Why Aren’t Paragraphs Effective Anymore?
As much as you want to believe otherwise, most employers/HR reps/recruiters aren’t reading your whole resume. And most aren’t reading your cover letter at all (see: http://recareered.blogspot.com/2009/12/is-your-cover-letter-obsolete-tradition.html).
On average, a resume reader spends 15 seconds reviewing a resume ... more for the resumes they are interested in, and want to interview. But the interview/non-interview decision is made in 15 seconds on average (see: http://recareered.blogspot.com/2010/02/10-ways-to-manage-your-resume-real.html).
How well do you think the human eye can pick up details from a paragraph in 15 seconds?
... It doesn’t.
Most candidates’ entire body of knowledge of job search was gained when they graduated college (or grad school) - when they searched for their first job out of school. In most years, the job market was strong enough that candidates didn’t have to be very savvy to stumble upon a good job - there were more jobs than candidates. Even prior recessions didn’t last that long, plus there were enough pockets of strong, growth (technology, finance, real estate) to allow easy paths for displaced workers to start over.
If It’s Not Effective, Why Do Such A High Percentage Of Candidates Still Use Paragraphs?
Most candidates don’t have to search for a job very often, so they’re naturally not experts in searching for a job. Most people use techniques that they are used to, what’s traditional, what worked the last time, and what everyone else is doing. Even this might work in a good job market - but not today.
Today, not only do we have a tough job market, but we have 50,000 internet job boards. This drastically increases the competition for jobs (even in a good market), because it’s now so easy to apply for a job, the opportunity cost drops to nearly zero - we can easily apply for 100 jobs or more in a day, just by clicking submit. You don’t even have to be qualified to apply, hoping “maybe you’ll get lucky”.
This caused employers to start getting flooded with resumes beginning in 2000, so they had to find a better way to handle the thousands of applicants some employers get for a single position. In order to make this volume manageable and also to comply with some new Federal labor laws, companies began using Applicant Tracking Systems (ATS) to pre-screen resumes in a giant database. Now companies and recruiters could only actually look at the top 2-3% that came closest to their search criteria, based on Google-like searches.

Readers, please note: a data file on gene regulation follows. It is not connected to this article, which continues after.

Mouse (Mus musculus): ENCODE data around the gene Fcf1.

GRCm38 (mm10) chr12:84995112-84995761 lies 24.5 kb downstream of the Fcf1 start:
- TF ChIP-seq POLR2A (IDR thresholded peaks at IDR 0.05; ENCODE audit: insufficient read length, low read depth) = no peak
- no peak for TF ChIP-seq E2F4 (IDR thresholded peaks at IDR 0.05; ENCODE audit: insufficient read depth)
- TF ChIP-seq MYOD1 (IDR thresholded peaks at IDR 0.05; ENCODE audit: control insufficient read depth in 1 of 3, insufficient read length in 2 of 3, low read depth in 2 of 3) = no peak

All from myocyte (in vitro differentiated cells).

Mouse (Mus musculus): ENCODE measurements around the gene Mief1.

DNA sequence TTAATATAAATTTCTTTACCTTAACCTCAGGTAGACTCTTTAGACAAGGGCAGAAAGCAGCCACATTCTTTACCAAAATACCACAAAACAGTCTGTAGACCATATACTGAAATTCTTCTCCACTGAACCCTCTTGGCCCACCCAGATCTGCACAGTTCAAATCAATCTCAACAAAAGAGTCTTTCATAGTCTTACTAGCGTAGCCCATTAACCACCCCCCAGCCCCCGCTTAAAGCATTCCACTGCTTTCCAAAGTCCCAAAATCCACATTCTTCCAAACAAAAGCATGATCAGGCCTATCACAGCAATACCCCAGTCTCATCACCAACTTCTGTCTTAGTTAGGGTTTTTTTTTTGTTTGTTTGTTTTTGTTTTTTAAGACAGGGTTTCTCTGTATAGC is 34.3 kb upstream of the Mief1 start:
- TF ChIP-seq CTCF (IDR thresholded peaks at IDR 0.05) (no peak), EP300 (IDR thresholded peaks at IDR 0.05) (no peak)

HR staff and recruiters began being “graded” internally by a metric called “fill rate” - how quickly they could hire an acceptable candidate for a specific job. So HR and recruiting staff were being managed to find acceptable candidates quickly, rather than the best candidates.
So naturally, wanting to keep their jobs, HR staff and recruiters began working efficiently ... scanning most resumes visually.
In 2007, we started into the worst job market in our lifetimes and now have 6 unemployed for every job opening (plus the employed passive candidates who are also competing for the same jobs).
With this sort of competition, with ATS’, HR staff and recruiters focusing on efficiency, and just the physiology of how humans process information, paragraphs no longer work well to present information that reviewers can “see”.
OK, I’ll admit, that it’s not easy to say create a bullet that says “Hire Me!”. It’s especially tough to do if you don't write many resumes - when many experienced resume writers don’t even do this well. I've got some pointers to help.
What To Use Instead Of Paragraphs - Bullets that scream “Hire Me!”
Here are 5 ways to create bullets points that hiring managers remember:
- Keep Under 2 Lines: The human eye doesn’t pick up detail well in bullets over 2 lines. They start to look like paragraphs.
- Understand WIFT: Understand What’s In it For Them (WIFT), or what the reader cares about. The reader wants to know if you’ve solved similar problems to the ones they face today and what results those solutions provided. Your reader wants to know how much money (or benefit) you are likely to produce for them as an employer. Your reader really doesn’t care about WIFM (What’s In it For Me - the candidate). See http://recareered.blogspot.com/2010/03/job-seekers-tell-your-readers-wift.html .
- Research to understand: Research is critical in order for a resume to get noticed. Going beyond the publicly available information allows a candidate to truly understand what the company/department/hiring manager’s most important problems, issues, and goals are. Talking to people within the company as part of your research allows you to understand and use the unique language, terminology, and jargon common to the company in your resume. This gives an immediate impression that you “fit in”. See: http://recareered.blogspot.com/2010/07/4-killer-ways-to-use-research.html .
- Show Accomplishments: Most candidates, especially those over 40, stress responsibilities in their resume. Your future employer cares more about accomplishments and how much profit (or benefit) you brought to your past employer. If you are over 40, and stress responsibility in your resume, you’re unknowingly encouraging ageism. See: http://recareered.blogspot.com/2010/04/experience-vs-accomplishments.html .
- Selective Bolding: Instead of bolding titles, companies, or 33% of the page, use bolding very sparsely, just to guide the human eye. Bold only keywords from your research, job description, and the solutions you’ve provided to company problems - so these keywords grab the readers’ attention during a 15 second scan. See: http://recareered.blogspot.com/2010/07/is-your-resume-over-bold.html .
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